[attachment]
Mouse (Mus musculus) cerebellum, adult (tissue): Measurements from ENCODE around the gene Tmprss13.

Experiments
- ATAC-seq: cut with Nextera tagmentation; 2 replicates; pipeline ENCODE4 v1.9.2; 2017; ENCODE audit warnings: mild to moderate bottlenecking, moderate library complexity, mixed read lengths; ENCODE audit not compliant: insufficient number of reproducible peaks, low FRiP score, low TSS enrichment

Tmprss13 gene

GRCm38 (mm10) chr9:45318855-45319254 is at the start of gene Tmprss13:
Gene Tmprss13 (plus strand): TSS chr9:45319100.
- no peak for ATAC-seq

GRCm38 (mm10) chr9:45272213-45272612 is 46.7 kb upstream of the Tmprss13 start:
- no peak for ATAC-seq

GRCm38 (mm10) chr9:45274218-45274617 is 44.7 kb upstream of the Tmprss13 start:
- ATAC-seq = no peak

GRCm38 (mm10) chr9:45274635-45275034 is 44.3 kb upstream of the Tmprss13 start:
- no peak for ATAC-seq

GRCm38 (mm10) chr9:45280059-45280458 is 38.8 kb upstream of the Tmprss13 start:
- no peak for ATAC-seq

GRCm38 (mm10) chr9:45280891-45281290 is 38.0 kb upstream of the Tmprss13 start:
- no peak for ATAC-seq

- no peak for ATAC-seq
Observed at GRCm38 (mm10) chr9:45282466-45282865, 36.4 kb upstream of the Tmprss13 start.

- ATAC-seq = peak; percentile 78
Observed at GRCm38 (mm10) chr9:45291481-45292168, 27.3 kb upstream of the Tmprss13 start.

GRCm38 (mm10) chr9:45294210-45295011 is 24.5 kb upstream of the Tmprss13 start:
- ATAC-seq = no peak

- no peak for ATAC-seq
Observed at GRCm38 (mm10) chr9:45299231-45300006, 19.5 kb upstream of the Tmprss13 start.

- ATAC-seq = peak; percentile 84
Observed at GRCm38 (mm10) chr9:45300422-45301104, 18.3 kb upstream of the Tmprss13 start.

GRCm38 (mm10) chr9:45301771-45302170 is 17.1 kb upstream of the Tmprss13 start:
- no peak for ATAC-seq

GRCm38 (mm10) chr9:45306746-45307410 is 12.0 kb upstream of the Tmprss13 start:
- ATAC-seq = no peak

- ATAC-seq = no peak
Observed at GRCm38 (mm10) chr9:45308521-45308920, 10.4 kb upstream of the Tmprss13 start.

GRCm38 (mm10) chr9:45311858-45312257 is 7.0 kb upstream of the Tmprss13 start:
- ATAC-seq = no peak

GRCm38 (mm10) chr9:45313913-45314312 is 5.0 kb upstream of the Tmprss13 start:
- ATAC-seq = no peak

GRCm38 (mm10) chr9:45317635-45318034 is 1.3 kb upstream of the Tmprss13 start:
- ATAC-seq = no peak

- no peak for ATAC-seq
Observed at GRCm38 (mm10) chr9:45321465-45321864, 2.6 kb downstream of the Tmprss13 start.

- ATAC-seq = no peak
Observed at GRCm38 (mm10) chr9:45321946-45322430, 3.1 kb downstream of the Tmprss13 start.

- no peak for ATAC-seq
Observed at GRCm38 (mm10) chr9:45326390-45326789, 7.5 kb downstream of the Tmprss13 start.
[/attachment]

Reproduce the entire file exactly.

Mouse (Mus musculus) cerebellum, adult (tissue): Measurements from ENCODE around the gene Tmprss13.

Experiments
- ATAC-seq: cut with Nextera tagmentation; 2 replicates; pipeline ENCODE4 v1.9.2; 2017; ENCODE audit warnings: mild to moderate bottlenecking, moderate library complexity, mixed read lengths; ENCODE audit not compliant: insufficient number of reproducible peaks, low FRiP score, low TSS enrichment

Tmprss13 gene

GRCm38 (mm10) chr9:45318855-45319254 is at the start of gene Tmprss13:
Gene Tmprss13 (plus strand): TSS chr9:45319100.
- no peak for ATAC-seq

GRCm38 (mm10) chr9:45272213-45272612 is 46.7 kb upstream of the Tmprss13 start:
- no peak for ATAC-seq

GRCm38 (mm10) chr9:45274218-45274617 is 44.7 kb upstream of the Tmprss13 start:
- ATAC-seq = no peak

GRCm38 (mm10) chr9:45274635-45275034 is 44.3 kb upstream of the Tmprss13 start:
- no peak for ATAC-seq

GRCm38 (mm10) chr9:45280059-45280458 is 38.8 kb upstream of the Tmprss13 start:
- no peak for ATAC-seq

GRCm38 (mm10) chr9:45280891-45281290 is 38.0 kb upstream of the Tmprss13 start:
- no peak for ATAC-seq

- no peak for ATAC-seq
Observed at GRCm38 (mm10) chr9:45282466-45282865, 36.4 kb upstream of the Tmprss13 start.

- ATAC-seq = peak; percentile 78
Observed at GRCm38 (mm10) chr9:45291481-45292168, 27.3 kb upstream of the Tmprss13 start.

GRCm38 (mm10) chr9:45294210-45295011 is 24.5 kb upstream of the Tmprss13 start:
- ATAC-seq = no peak

- no peak for ATAC-seq
Observed at GRCm38 (mm10) chr9:45299231-45300006, 19.5 kb upstream of the Tmprss13 start.

- ATAC-seq = peak; percentile 84
Observed at GRCm38 (mm10) chr9:45300422-45301104, 18.3 kb upstream of the Tmprss13 start.

GRCm38 (mm10) chr9:45301771-45302170 is 17.1 kb upstream of the Tmprss13 start:
- no peak for ATAC-seq

GRCm38 (mm10) chr9:45306746-45307410 is 12.0 kb upstream of the Tmprss13 start:
- ATAC-seq = no peak

- ATAC-seq = no peak
Observed at GRCm38 (mm10) chr9:45308521-45308920, 10.4 kb upstream of the Tmprss13 start.

GRCm38 (mm10) chr9:45311858-45312257 is 7.0 kb upstream of the Tmprss13 start:
- ATAC-seq = no peak

GRCm38 (mm10) chr9:45313913-45314312 is 5.0 kb upstream of the Tmprss13 start:
- ATAC-seq = no peak

GRCm38 (mm10) chr9:45317635-45318034 is 1.3 kb upstream of the Tmprss13 start:
- ATAC-seq = no peak

- no peak for ATAC-seq
Observed at GRCm38 (mm10) chr9:45321465-45321864, 2.6 kb downstream of the Tmprss13 start.

- ATAC-seq = no peak
Observed at GRCm38 (mm10) chr9:45321946-45322430, 3.1 kb downstream of the Tmprss13 start.

- no peak for ATAC-seq
Observed at GRCm38 (mm10) chr9:45326390-45326789, 7.5 kb downstream of the Tmprss13 start.